The first flight of an Israeli airplane in Sudanese airspace this weekend was hailed by Israeli Prime Minister Binyamin Netanyahu as only a small token of vastly improved relations with once-hostile countries in the Mideast and Africa.
Netanyahu told a delegation of the Conference of Presidents of Major Jewish Organizations in Yerushalayim on Sunday that “there is scarcely one Muslim or Arab country around the world we don’t have deepening ties with.”
“Sudan hosted the Khartoum conference with the famous three Nos, and now we’re discussing rapid normalization. The first Israeli airplanes passed yesterday over the skies of Sudan.
“We now have flights over Sudan direct to South America, and people can stop on the way in Chad, which also resumed relations with us recently,” a Muslim nation that also recently renewed ties with Israel.
“What you’re seeing is about 10 percent, there are vast changes and they’re coming because Israel is now a power to contend with and because collaboration with Israel helps you assure the future of your people, and helps you assure a better future of your people.”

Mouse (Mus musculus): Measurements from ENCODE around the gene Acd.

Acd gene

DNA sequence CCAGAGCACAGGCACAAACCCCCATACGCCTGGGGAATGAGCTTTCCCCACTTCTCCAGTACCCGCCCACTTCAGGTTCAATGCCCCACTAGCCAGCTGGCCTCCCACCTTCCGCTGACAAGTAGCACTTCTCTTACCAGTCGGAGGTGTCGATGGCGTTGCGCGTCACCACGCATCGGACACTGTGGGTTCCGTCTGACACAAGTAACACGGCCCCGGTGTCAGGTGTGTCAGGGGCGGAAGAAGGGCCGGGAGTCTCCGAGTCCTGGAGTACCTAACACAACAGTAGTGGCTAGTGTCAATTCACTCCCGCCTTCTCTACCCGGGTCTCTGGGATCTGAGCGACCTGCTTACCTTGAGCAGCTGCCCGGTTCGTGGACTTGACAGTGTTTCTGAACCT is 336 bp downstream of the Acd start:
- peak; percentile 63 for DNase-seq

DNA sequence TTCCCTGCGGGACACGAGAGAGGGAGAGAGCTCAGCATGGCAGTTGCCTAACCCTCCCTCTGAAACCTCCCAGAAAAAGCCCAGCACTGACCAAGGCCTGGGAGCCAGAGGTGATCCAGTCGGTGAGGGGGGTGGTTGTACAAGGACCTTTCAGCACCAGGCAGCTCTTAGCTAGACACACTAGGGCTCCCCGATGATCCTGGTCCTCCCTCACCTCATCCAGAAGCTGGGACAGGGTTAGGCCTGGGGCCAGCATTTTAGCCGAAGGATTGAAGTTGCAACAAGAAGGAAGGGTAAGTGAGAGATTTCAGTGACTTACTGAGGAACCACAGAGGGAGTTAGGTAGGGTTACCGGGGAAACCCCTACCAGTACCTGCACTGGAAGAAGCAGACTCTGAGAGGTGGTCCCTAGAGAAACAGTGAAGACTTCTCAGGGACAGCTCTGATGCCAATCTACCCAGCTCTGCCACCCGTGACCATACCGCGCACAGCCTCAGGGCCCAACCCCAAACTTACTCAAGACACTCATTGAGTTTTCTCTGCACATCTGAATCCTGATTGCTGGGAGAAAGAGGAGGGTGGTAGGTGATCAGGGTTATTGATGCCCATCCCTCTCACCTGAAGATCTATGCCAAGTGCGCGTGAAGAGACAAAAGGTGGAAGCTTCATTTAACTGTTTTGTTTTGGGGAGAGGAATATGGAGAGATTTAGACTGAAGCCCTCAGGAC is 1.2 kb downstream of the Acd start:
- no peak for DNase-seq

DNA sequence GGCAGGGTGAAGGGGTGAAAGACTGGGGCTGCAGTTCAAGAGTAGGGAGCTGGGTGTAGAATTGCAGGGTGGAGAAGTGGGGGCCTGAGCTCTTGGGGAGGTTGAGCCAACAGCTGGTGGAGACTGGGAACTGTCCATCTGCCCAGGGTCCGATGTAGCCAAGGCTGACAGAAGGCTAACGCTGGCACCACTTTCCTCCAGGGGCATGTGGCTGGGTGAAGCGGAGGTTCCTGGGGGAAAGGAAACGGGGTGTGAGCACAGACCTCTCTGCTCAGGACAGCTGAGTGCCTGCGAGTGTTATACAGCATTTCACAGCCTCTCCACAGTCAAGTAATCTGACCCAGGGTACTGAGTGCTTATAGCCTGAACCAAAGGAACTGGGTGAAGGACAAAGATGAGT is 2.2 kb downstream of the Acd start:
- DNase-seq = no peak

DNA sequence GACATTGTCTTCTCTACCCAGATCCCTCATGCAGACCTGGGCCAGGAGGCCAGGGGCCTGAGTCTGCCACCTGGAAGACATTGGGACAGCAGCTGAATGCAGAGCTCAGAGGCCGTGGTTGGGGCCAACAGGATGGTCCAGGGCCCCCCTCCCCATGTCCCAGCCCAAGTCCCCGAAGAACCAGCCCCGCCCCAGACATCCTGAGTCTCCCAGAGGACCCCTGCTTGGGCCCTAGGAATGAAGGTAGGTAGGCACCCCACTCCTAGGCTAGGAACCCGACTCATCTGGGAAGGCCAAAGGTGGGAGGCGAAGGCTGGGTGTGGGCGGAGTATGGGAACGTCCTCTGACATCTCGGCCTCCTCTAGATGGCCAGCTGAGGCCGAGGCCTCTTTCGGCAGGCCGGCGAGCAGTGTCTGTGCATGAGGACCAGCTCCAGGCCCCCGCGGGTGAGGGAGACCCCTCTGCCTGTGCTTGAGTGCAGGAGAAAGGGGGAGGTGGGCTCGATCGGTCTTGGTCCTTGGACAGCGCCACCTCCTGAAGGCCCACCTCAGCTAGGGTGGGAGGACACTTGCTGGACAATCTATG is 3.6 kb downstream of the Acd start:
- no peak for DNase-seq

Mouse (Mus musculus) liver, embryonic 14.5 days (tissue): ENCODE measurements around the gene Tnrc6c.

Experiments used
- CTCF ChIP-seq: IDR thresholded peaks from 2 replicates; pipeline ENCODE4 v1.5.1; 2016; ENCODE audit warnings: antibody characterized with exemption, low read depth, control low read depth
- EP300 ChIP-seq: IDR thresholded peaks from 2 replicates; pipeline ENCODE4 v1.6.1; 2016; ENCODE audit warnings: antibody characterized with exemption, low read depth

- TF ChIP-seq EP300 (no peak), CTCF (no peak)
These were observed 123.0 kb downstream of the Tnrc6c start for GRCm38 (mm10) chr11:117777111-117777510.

The Presidents Conference was in Saudi Arabia last week for its first visit there ever, and the reports were positive.
“We just came back from a very important trip to the Kingdom of Saudi Arabia. It was the first such trip we have had to the kingdom and we feel it was very productive. Very encouraging,” said Conference chairman Arthur Stark in a press conference in Yerushalayim, alongside executive vice president Malcolm Hoenlein and CEO William Daroff, The Times of Israel reported.
Hoenlein would not be drawn by reporters’ questions on the Saudi position on the Trump administration peace plan, though they had met with senior officials during their Monday to Thursday visit.
He suggested “reading the tea leaves” instead.
“This week Secretary Pompeo will be in Saudi Arabia. You can read the public statements of Saudi officials regarding the peace plan and other public statements they’ve made. So we are hopeful things will continue to change in a direction that we will be pleased with,” said Hoenlein.